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How do you deal with your child's tantrums?

by Ivana Katz (follow)
Ivana is passionate about travel, writing, photography and website design. Visit her at: www.web4business.com.au
Parenting (216)      Motherhood (31)      Toddlers (3)      Tantrums (1)     
If you have a child between the ages of 18 months and 3 years, no doubt you have experienced a tantrum. Tantrums come in all shapes and sizes - they can involve crying, screaming, kicking, falling down, running away, stiffening limbs and more.



tantrum, toddler, terrible two, anger, crying, screaming, behaviour


So how do you cope with these explosions of anger? Can you predict when they are going to happen? What do you do when they happen while you are shopping or in another public place?

Those of you that have lived through the terrible twos, do you have any tips on how to get through them and keep your sanity intact?

#Tantrums
#Toddlers
#Parenting
#Motherhood
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Top Answers
Great question can't wait to see other people's answers. The first thing to do is remain calm then work out what the tantrum is really about are they overtired, bored, hurt, hot, thirsty, need the toilet? Sometimes finding the underlying issue helps to soothe it. Distraction is another good tactic have a special toy in your bag to pull out for those times and talk about it whilst ignoring the tantrum. Ask them open ended questions about it.
Stay calm. Listen to your child, they're having a tantrum for a reason. If its a hot day, they could be feeling a little dehydrated. If they're hungry, give them a snack. Divert their attention to something pretty that is going on externally.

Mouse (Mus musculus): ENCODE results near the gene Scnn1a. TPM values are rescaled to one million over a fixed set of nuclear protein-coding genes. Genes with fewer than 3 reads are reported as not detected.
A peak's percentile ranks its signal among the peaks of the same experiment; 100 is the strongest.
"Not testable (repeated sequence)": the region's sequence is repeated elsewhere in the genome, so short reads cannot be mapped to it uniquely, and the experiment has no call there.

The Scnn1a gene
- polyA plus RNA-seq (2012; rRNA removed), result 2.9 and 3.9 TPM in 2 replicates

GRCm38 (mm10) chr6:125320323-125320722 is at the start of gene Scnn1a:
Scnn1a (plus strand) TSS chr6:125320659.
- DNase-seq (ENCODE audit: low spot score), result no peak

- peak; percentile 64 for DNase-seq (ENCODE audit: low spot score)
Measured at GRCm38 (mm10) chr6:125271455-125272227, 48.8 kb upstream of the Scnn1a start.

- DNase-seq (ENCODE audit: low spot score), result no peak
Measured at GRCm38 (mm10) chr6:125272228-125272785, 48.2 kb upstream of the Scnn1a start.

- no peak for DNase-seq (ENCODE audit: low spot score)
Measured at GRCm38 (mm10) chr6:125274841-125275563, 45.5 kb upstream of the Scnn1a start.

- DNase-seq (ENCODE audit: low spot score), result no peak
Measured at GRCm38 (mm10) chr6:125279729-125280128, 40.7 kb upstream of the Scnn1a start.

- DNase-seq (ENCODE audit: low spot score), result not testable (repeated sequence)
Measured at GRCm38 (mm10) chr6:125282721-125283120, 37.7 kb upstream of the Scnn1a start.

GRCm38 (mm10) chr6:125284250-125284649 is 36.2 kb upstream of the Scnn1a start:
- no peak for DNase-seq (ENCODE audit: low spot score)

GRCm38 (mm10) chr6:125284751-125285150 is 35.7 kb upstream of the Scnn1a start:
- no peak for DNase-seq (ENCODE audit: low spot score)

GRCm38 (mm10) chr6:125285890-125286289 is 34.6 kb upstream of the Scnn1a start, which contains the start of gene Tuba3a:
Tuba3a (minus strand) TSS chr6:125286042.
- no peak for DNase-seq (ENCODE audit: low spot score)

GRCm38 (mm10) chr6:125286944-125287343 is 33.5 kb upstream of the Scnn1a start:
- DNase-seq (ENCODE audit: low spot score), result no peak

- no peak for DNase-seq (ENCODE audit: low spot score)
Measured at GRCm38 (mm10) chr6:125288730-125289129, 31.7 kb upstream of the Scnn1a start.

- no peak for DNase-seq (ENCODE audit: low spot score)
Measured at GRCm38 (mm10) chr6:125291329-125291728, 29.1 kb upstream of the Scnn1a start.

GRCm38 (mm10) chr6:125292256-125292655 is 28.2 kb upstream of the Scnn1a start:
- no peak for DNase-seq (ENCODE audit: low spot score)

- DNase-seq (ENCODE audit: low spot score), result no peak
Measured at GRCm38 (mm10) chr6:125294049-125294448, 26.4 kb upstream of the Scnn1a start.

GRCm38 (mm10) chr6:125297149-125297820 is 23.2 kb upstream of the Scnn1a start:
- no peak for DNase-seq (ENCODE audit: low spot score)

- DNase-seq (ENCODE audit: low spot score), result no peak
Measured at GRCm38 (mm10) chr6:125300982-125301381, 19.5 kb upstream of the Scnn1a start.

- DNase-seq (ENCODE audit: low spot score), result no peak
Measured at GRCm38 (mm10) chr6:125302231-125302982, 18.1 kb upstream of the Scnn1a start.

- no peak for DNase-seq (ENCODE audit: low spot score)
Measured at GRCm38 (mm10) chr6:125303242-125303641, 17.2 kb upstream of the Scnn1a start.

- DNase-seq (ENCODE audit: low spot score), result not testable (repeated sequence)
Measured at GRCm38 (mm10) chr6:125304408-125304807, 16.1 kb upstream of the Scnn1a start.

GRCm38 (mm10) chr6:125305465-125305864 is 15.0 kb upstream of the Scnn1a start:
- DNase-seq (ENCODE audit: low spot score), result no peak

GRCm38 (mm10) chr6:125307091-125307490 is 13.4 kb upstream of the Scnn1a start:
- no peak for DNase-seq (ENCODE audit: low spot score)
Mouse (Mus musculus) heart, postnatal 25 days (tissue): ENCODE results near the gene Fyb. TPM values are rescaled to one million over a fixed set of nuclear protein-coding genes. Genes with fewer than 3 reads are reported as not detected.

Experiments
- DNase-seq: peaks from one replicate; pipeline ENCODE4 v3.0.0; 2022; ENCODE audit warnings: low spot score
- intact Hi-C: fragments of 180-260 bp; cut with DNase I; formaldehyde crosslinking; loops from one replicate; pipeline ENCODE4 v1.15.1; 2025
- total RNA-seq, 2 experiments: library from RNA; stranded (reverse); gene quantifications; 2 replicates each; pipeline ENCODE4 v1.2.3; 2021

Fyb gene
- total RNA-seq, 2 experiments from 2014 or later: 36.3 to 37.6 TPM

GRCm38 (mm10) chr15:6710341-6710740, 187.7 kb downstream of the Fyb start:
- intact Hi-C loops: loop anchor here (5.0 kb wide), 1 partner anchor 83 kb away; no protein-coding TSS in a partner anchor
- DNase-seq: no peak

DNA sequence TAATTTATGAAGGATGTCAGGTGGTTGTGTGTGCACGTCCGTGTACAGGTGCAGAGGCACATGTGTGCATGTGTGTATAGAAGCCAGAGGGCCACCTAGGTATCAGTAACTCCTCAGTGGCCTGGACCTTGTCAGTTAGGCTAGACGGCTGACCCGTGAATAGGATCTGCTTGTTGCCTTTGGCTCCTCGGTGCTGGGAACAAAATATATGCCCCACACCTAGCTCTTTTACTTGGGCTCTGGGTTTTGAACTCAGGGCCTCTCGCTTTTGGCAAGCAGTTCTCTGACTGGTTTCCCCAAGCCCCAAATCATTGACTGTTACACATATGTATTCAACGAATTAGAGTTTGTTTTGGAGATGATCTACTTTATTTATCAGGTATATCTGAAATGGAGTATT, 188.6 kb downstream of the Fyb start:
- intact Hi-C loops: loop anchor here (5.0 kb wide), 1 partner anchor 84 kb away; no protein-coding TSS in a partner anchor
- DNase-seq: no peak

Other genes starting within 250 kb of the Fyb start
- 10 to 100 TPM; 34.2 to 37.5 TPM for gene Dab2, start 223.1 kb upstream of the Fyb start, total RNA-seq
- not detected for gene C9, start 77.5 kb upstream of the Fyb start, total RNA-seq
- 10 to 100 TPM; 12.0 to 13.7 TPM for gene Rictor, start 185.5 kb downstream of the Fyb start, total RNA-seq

Remain calm and try to identify the cause of the tantrum. Approach them after a few minutes and get their views on the matter. If a solution is easily available then take resort to it. Otherwise try to distract with books, play, tv, food. Children have short term memory and short attention span, so trying to explain something to them over a long period of time can be futile.
I found out the hard way.

Then one day I met a woman, she looked after children...and was brilliant.

I found out she had certain 'tones', that she would use.....but never did she use the one for discipline of any child...without it really being needed.

So the children would know, ''oh! that's the serious voice...we had better behave.''

It was not used Unless....a tantrum was being thrown.

Not once was her voice ever raised, but each child did what she said 'once' she had their attention, with this very special tone.

The golden rule is, never ever scream at a child....In time, they do learn how to turn off.

I had a Doctor once tell me, Totally Ignore the child...once they see you will not react, they will stop...and in time may never do it again.

He was a specialist in children.

I also would Google for info...see what they are saying these days.


P.S.
I will tell you one thing I have seen...that I do not agree with.
Distracting a child is Not a good idea.
Tell you why, the child is still upset...still frustrated! ....it only leads a child to being more upset later.Whatever upset the child, may not be earth shattering...but they did experience it.Children need to learn how to interact with others, without tantrums.(Parents or whoever)..so buy showing the child a Tantrum is not going to yield good results...they will stop in the end.
by jonaja
Time out without any warning. The second your child does something that is naughty or throws a tantrum put them into timeout, telling them why they are there. This worked for me. I followed the super nanny way- In time out for the minutes to match their age (eg. 2yrs old - 2mins) By not warning them and putting them straight into time out they will learn quickly and know they can't get away with it. And if you are out in a shopping centre, either tell them that there is timeout there too, or as soon as you get home put them into time out, reminding them of what they had done while you were out.
Ignore it. Same with adults tantrums...
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